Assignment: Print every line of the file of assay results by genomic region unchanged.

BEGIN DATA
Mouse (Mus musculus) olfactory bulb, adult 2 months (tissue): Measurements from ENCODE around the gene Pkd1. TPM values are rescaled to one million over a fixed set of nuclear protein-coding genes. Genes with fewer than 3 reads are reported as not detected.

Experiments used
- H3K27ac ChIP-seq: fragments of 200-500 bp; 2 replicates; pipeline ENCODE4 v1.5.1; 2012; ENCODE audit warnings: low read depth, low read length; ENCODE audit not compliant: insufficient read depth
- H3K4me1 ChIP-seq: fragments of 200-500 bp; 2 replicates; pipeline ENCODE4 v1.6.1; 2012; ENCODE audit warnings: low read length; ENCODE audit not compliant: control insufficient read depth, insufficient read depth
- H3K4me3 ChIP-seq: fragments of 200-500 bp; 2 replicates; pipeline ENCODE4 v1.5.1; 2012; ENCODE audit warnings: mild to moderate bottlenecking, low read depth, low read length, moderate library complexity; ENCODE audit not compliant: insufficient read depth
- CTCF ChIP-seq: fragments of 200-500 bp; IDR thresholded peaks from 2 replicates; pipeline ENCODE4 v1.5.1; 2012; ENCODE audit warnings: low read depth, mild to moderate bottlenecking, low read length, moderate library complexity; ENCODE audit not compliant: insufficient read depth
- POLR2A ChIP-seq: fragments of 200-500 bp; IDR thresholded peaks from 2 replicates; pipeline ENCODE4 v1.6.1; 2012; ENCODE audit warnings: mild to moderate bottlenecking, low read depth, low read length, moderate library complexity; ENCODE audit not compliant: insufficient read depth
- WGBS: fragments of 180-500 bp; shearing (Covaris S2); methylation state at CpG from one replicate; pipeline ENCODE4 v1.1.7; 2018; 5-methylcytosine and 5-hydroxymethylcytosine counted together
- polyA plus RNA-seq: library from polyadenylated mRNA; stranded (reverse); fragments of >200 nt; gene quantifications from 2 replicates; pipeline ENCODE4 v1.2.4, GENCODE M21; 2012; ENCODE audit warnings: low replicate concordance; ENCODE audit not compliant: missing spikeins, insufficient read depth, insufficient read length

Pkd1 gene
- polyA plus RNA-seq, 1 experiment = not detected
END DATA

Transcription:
Mouse (Mus musculus) olfactory bulb, adult 2 months (tissue): Measurements from ENCODE around the gene Pkd1. TPM values are rescaled to one million over a fixed set of nuclear protein-coding genes. Genes with fewer than 3 reads are reported as not detected.

Experiments used
- H3K27ac ChIP-seq: fragments of 200-500 bp; 2 replicates; pipeline ENCODE4 v1.5.1; 2012; ENCODE audit warnings: low read depth, low read length; ENCODE audit not compliant: insufficient read depth
- H3K4me1 ChIP-seq: fragments of 200-500 bp; 2 replicates; pipeline ENCODE4 v1.6.1; 2012; ENCODE audit warnings: low read length; ENCODE audit not compliant: control insufficient read depth, insufficient read depth
- H3K4me3 ChIP-seq: fragments of 200-500 bp; 2 replicates; pipeline ENCODE4 v1.5.1; 2012; ENCODE audit warnings: mild to moderate bottlenecking, low read depth, low read length, moderate library complexity; ENCODE audit not compliant: insufficient read depth
- CTCF ChIP-seq: fragments of 200-500 bp; IDR thresholded peaks from 2 replicates; pipeline ENCODE4 v1.5.1; 2012; ENCODE audit warnings: low read depth, mild to moderate bottlenecking, low read length, moderate library complexity; ENCODE audit not compliant: insufficient read depth
- POLR2A ChIP-seq: fragments of 200-500 bp; IDR thresholded peaks from 2 replicates; pipeline ENCODE4 v1.6.1; 2012; ENCODE audit warnings: mild to moderate bottlenecking, low read depth, low read length, moderate library complexity; ENCODE audit not compliant: insufficient read depth
- WGBS: fragments of 180-500 bp; shearing (Covaris S2); methylation state at CpG from one replicate; pipeline ENCODE4 v1.1.7; 2018; 5-methylcytosine and 5-hydroxymethylcytosine counted together
- polyA plus RNA-seq: library from polyadenylated mRNA; stranded (reverse); fragments of >200 nt; gene quantifications from 2 replicates; pipeline ENCODE4 v1.2.4, GENCODE M21; 2012; ENCODE audit warnings: low replicate concordance; ENCODE audit not compliant: missing spikeins, insufficient read depth, insufficient read length

Pkd1 gene
- polyA plus RNA-seq, 1 experiment = not detected